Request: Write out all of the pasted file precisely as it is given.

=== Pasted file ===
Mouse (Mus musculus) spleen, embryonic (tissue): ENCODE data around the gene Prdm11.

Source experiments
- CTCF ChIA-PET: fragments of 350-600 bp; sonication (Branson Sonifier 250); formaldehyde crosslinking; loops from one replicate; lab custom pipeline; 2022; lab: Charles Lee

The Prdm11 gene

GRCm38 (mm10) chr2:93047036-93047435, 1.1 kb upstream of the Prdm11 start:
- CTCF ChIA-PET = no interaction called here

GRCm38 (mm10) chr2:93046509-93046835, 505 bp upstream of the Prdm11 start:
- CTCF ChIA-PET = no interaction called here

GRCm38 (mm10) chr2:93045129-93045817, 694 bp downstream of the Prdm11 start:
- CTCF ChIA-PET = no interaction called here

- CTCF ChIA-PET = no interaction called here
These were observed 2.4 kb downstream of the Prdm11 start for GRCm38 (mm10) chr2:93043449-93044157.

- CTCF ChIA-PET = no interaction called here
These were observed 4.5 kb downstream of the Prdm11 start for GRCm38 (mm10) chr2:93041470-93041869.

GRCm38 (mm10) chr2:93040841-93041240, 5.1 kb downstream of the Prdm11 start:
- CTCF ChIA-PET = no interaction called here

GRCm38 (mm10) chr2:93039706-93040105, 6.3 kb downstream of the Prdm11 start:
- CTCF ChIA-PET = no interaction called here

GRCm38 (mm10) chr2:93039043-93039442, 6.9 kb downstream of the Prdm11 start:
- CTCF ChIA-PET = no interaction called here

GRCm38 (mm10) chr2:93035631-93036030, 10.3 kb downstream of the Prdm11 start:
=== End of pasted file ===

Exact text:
Mouse (Mus musculus) spleen, embryonic (tissue): ENCODE data around the gene Prdm11.

Source experiments
- CTCF ChIA-PET: fragments of 350-600 bp; sonication (Branson Sonifier 250); formaldehyde crosslinking; loops from one replicate; lab custom pipeline; 2022; lab: Charles Lee

The Prdm11 gene

GRCm38 (mm10) chr2:93047036-93047435, 1.1 kb upstream of the Prdm11 start:
- CTCF ChIA-PET = no interaction called here

GRCm38 (mm10) chr2:93046509-93046835, 505 bp upstream of the Prdm11 start:
- CTCF ChIA-PET = no interaction called here

GRCm38 (mm10) chr2:93045129-93045817, 694 bp downstream of the Prdm11 start:
- CTCF ChIA-PET = no interaction called here

- CTCF ChIA-PET = no interaction called here
These were observed 2.4 kb downstream of the Prdm11 start for GRCm38 (mm10) chr2:93043449-93044157.

- CTCF ChIA-PET = no interaction called here
These were observed 4.5 kb downstream of the Prdm11 start for GRCm38 (mm10) chr2:93041470-93041869.

GRCm38 (mm10) chr2:93040841-93041240, 5.1 kb downstream of the Prdm11 start:
- CTCF ChIA-PET = no interaction called here

GRCm38 (mm10) chr2:93039706-93040105, 6.3 kb downstream of the Prdm11 start:
- CTCF ChIA-PET = no interaction called here

GRCm38 (mm10) chr2:93039043-93039442, 6.9 kb downstream of the Prdm11 start:
- CTCF ChIA-PET = no interaction called here

GRCm38 (mm10) chr2:93035631-93036030, 10.3 kb downstream of the Prdm11 start: